Tuesday, January 19, 2010

5 Books Every Homeschool Should Have

I am Ginny's oldest daughter Amy, who recently reluctantly began blogging after overcoming my fears that it would take over my life. My personal blog about homeschooling and rearing children, inspired by the Suzuki Method of learning instruments, is http://www.mothertonguehomeschooling.blogspot.com.

A couple of months ago I read a list online of "5 Books Every Cook Should Have," which got me thinking about what types of books each homeschool should have.

5 Books Every Homeschool Should Have
  1. A history book that reads like a collection of stories. This year we are reading Abraham Lincoln's World by Genevieve Foster for a class taught by my mom. By telling stories from around the world during Lincoln's lifetime, Foster brings history to life and helps the reader feel the spirit of the times. To know history is to better understand humanity if the book depicts it well.
  2. The complete works of William Shakespeare. Through her character Crawford in Mansfield Park, Jane Austen expressed the importance of Shakespeare so eloquently that I will not attempt to improve upon it. Crawford said: "But Shakespeare one gets acquainted with without knowing how. It is part of an Englishman's constitution. His thoughts and beauties are so spread abroad that one touches them everywhere; one is intimate with him by instinct." We owe so many words, metaphors and similes to Shakespeare; to know Shakespeare is to know English.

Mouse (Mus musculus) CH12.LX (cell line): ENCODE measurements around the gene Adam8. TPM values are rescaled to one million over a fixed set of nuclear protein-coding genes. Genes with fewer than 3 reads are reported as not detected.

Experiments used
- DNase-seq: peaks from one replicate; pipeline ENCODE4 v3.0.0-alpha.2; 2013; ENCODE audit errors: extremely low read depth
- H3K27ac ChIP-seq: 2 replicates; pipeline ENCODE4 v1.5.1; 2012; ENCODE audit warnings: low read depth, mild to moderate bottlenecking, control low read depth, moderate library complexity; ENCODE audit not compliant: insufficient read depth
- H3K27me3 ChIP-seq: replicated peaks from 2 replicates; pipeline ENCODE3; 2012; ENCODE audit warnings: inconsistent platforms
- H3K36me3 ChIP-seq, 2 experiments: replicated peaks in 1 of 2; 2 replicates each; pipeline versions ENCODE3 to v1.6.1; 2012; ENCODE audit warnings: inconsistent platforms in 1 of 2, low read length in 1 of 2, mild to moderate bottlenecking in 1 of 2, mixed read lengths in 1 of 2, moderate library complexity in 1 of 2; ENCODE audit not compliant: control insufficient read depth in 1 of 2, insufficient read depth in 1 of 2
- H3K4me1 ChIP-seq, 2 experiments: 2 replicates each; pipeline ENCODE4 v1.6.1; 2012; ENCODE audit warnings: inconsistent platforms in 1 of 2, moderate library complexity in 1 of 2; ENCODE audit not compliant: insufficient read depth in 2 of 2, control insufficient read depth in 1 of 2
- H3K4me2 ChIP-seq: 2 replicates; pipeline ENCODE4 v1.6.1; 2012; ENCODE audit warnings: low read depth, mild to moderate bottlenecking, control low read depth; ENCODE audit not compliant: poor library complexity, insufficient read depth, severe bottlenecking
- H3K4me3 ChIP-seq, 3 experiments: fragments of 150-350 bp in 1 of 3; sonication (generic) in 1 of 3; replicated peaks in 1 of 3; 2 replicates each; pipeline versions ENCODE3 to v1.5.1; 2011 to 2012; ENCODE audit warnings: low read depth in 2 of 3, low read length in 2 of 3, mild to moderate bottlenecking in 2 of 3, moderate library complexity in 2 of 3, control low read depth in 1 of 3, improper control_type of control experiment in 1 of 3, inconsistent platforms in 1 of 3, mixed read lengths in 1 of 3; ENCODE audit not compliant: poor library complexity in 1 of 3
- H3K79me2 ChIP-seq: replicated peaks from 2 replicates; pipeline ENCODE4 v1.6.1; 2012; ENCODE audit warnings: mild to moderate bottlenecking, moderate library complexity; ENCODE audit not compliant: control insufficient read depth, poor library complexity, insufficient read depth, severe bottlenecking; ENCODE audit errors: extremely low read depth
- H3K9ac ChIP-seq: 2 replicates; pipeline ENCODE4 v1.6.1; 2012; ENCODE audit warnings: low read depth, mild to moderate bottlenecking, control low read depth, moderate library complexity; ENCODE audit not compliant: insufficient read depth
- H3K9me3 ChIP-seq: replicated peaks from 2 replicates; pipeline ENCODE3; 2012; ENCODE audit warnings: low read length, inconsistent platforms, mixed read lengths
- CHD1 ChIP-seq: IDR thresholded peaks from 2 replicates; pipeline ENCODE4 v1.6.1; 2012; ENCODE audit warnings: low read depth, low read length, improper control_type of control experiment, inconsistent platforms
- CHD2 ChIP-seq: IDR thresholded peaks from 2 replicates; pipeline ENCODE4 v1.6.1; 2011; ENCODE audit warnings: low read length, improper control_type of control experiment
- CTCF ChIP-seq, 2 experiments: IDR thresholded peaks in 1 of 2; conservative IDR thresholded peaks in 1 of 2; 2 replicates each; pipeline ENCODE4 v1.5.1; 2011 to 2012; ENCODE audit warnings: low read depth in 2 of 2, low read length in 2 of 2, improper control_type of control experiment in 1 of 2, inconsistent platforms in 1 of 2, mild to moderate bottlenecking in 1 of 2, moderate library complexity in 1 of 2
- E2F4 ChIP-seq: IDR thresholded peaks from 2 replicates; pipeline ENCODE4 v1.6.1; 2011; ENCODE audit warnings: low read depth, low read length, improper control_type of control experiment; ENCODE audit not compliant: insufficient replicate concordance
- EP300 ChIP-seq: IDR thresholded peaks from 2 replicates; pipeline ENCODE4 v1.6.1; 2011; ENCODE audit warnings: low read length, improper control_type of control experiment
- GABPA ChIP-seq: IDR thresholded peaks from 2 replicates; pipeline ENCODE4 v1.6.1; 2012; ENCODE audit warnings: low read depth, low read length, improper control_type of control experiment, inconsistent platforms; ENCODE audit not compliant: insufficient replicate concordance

3. A science book that reads like a collection of stories. In my opinion, all good writers are primarily storytellers. Science can be a pageturner, too. Last year we worked in The Joy of Chemistry by Cathy Cobb, with me doing the reading and then sharing it with my children. Now I know that chemistry affects me every day, running my car, cooking my food, even making post-it notes sticky. To know science should be to gain a greater understanding of how the world works.
  4. A math textbook that uses literature, comics, stories and puzzles to show the relevance of math to everything. When my mom told me to use Algebra by Harold Jacobs, I complied. In no time, though, as my daughter and I anticipated the next lesson each day, I found myself wishing that he had written more than Algebra, Geometry, and Mathematics: a Human Endeavor. If math at all levels were taught in the Jacobs way, everyone would know that to know math is to be able to quantify, measure, and analyze the world. Numbers surround us every day, and we need to know how to manage them.
  5. A classic novel your child returns to repeatedly throughout their childhood. I hope every homeschooling parent can assist each of their children in finding a book they have a strong personal affinity for. Mine as an adolescent was Up a Road Slowly by Irene Hunt. My oldest daughter Karina's is Little Women by Louisa May Alcott, and my second daughter Katie's is Watership Down by Richard Adams. I am currently hunting for the right book for my oldest son, Tommy (10). To read should be to communicate with a book on a personal level, to fall in love with a story and feel its resonance in your life. Education would be empty without this.